Croatia wants to put bankrupt Rijeka shipyard up for sale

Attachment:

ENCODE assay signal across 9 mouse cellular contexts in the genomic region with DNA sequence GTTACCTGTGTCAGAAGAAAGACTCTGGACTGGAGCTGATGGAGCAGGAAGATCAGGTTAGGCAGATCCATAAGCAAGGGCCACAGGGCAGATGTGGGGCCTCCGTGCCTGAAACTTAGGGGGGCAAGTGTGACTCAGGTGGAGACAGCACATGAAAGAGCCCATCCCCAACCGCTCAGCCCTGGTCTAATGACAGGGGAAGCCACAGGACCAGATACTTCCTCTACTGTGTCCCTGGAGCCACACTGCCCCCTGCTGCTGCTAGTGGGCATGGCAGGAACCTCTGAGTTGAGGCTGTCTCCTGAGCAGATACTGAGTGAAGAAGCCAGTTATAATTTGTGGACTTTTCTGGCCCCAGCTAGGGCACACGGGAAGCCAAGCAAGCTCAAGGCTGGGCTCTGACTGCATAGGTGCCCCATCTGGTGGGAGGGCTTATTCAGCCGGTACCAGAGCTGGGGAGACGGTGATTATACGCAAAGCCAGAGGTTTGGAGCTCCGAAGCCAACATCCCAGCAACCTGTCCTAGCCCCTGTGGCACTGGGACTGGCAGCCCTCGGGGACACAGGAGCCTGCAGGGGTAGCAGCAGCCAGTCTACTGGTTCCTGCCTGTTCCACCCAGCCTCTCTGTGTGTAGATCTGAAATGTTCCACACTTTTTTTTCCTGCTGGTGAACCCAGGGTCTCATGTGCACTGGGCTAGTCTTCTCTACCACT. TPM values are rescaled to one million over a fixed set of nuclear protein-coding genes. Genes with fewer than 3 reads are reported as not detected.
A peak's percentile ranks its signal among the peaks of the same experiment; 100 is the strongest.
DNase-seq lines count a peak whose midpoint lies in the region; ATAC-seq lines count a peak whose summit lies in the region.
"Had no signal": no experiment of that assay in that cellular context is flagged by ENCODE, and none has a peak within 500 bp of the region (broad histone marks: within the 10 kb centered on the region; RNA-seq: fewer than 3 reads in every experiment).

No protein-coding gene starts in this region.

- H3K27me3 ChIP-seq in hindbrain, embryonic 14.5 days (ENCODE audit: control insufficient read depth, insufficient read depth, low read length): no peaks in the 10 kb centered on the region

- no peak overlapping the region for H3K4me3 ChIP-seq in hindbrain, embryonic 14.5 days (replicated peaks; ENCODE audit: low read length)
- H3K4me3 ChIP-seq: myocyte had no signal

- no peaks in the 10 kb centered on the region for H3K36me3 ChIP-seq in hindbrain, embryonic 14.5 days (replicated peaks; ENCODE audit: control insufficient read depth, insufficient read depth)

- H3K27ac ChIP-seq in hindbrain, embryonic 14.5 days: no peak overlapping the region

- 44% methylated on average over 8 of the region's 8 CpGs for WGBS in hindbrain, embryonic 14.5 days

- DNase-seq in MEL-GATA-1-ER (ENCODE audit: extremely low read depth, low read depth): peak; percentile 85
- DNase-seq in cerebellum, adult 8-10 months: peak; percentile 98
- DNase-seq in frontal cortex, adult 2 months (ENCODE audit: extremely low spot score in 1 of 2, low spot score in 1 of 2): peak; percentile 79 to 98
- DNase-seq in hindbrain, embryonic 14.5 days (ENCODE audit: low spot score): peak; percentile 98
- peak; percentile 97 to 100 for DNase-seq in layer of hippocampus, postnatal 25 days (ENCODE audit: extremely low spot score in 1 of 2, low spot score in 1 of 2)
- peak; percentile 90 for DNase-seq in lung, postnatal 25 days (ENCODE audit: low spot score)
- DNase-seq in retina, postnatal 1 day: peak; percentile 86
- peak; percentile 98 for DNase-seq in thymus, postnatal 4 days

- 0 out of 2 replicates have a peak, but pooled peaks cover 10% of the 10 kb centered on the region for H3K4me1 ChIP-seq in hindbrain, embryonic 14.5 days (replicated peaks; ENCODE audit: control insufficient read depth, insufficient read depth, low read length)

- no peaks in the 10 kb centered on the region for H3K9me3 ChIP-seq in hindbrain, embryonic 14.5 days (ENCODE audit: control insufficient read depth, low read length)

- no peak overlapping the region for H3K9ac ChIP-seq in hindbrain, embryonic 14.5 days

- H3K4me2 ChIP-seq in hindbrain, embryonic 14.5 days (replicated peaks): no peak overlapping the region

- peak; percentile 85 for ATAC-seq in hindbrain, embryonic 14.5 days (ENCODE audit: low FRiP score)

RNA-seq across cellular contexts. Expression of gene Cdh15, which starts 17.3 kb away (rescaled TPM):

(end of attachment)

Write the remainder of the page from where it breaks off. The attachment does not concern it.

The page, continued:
ZAGREB (Reuters) – The creditors of bankrupt Croatian shipyard Viktor Lenac have decided to open an international tender to seek expressions of interest in buying the company, state radio reported yesterday. Croatia’s only private sector shipyard, located in the northern Adriatic city of Rijeka, went bust last November after running up more than 100 million euros ($123.9 million) in debt. «Given that we see business prospects for the shipyard, the creditors supported a decision to call a non-binding international tender because everyone agrees this is the best way to conclude the bankruptcy procedure,» receivership administrator Milenko Skrlec told state radio. The tender will be published next week and will be open until September 30. «Once the tender is closed on September 30, we will roughly know what price for the shipyard we can get on the market. Then we will decide how to proceed,» Skrlec said. The creditors have claims against the company of more than 1.2 billion kuna ($201.5 million). The state has a 70 percent ownership stake, and the rest belongs to several international investment agencies and commercial banks. Viktor Lenac was founded in 1896 and was one of four companies listed on the top tier of the Zagreb Stock Exchange, but trading in its shares was suspended last December following bankruptcy. Before bankruptcy, the shipyard had some 1,200 employees, but currently it is working at lower capacity with around 500 workers. Its largest shareholder was Italian businessman Giancarlo Zacchello, who withdrew from the business and ceded his stake to the government.